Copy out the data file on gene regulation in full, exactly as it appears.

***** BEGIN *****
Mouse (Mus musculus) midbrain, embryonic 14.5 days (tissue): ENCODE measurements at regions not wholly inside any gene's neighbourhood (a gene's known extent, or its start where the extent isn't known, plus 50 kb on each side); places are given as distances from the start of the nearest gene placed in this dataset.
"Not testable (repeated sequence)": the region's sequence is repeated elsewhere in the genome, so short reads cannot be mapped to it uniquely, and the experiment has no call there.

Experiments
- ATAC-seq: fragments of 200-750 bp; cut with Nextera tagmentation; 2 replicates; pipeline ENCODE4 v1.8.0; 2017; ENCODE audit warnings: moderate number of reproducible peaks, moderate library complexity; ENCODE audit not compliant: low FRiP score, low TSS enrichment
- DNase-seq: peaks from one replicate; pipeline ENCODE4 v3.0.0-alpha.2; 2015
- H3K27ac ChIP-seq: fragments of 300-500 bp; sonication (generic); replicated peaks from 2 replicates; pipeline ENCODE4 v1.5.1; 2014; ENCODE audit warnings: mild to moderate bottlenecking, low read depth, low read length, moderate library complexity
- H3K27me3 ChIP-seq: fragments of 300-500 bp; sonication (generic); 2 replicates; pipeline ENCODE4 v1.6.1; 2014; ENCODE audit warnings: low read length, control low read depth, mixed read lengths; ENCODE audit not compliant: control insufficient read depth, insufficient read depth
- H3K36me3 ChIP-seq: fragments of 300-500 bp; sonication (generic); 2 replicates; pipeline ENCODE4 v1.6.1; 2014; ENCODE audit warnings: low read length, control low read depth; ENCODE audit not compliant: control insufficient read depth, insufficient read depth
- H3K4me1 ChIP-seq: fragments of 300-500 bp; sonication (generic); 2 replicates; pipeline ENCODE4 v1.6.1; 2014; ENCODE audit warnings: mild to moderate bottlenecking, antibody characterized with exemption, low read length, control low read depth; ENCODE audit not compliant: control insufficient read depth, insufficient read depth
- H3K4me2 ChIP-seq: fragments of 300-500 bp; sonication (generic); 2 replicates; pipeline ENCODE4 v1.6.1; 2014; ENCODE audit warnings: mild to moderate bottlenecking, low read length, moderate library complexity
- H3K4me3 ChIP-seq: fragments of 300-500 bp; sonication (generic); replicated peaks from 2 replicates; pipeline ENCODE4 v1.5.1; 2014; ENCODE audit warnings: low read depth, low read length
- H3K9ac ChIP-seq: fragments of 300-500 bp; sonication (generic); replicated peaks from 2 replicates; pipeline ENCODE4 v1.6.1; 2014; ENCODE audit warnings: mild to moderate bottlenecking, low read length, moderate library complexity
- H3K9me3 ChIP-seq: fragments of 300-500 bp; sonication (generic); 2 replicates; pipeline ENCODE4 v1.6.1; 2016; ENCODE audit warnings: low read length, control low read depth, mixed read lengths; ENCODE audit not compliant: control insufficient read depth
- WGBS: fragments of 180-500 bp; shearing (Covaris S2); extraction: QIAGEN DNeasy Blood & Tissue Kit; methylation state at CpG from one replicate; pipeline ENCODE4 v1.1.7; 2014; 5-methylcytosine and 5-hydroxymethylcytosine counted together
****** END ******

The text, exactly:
Mouse (Mus musculus) midbrain, embryonic 14.5 days (tissue): ENCODE measurements at regions not wholly inside any gene's neighbourhood (a gene's known extent, or its start where the extent isn't known, plus 50 kb on each side); places are given as distances from the start of the nearest gene placed in this dataset.
"Not testable (repeated sequence)": the region's sequence is repeated elsewhere in the genome, so short reads cannot be mapped to it uniquely, and the experiment has no call there.

Experiments
- ATAC-seq: fragments of 200-750 bp; cut with Nextera tagmentation; 2 replicates; pipeline ENCODE4 v1.8.0; 2017; ENCODE audit warnings: moderate number of reproducible peaks, moderate library complexity; ENCODE audit not compliant: low FRiP score, low TSS enrichment
- DNase-seq: peaks from one replicate; pipeline ENCODE4 v3.0.0-alpha.2; 2015
- H3K27ac ChIP-seq: fragments of 300-500 bp; sonication (generic); replicated peaks from 2 replicates; pipeline ENCODE4 v1.5.1; 2014; ENCODE audit warnings: mild to moderate bottlenecking, low read depth, low read length, moderate library complexity
- H3K27me3 ChIP-seq: fragments of 300-500 bp; sonication (generic); 2 replicates; pipeline ENCODE4 v1.6.1; 2014; ENCODE audit warnings: low read length, control low read depth, mixed read lengths; ENCODE audit not compliant: control insufficient read depth, insufficient read depth
- H3K36me3 ChIP-seq: fragments of 300-500 bp; sonication (generic); 2 replicates; pipeline ENCODE4 v1.6.1; 2014; ENCODE audit warnings: low read length, control low read depth; ENCODE audit not compliant: control insufficient read depth, insufficient read depth
- H3K4me1 ChIP-seq: fragments of 300-500 bp; sonication (generic); 2 replicates; pipeline ENCODE4 v1.6.1; 2014; ENCODE audit warnings: mild to moderate bottlenecking, antibody characterized with exemption, low read length, control low read depth; ENCODE audit not compliant: control insufficient read depth, insufficient read depth
- H3K4me2 ChIP-seq: fragments of 300-500 bp; sonication (generic); 2 replicates; pipeline ENCODE4 v1.6.1; 2014; ENCODE audit warnings: mild to moderate bottlenecking, low read length, moderate library complexity
- H3K4me3 ChIP-seq: fragments of 300-500 bp; sonication (generic); replicated peaks from 2 replicates; pipeline ENCODE4 v1.5.1; 2014; ENCODE audit warnings: low read depth, low read length
- H3K9ac ChIP-seq: fragments of 300-500 bp; sonication (generic); replicated peaks from 2 replicates; pipeline ENCODE4 v1.6.1; 2014; ENCODE audit warnings: mild to moderate bottlenecking, low read length, moderate library complexity
- H3K9me3 ChIP-seq: fragments of 300-500 bp; sonication (generic); 2 replicates; pipeline ENCODE4 v1.6.1; 2016; ENCODE audit warnings: low read length, control low read depth, mixed read lengths; ENCODE audit not compliant: control insufficient read depth
- WGBS: fragments of 180-500 bp; shearing (Covaris S2); extraction: QIAGEN DNeasy Blood & Tissue Kit; methylation state at CpG from one replicate; pipeline ENCODE4 v1.1.7; 2014; 5-methylcytosine and 5-hydroxymethylcytosine counted together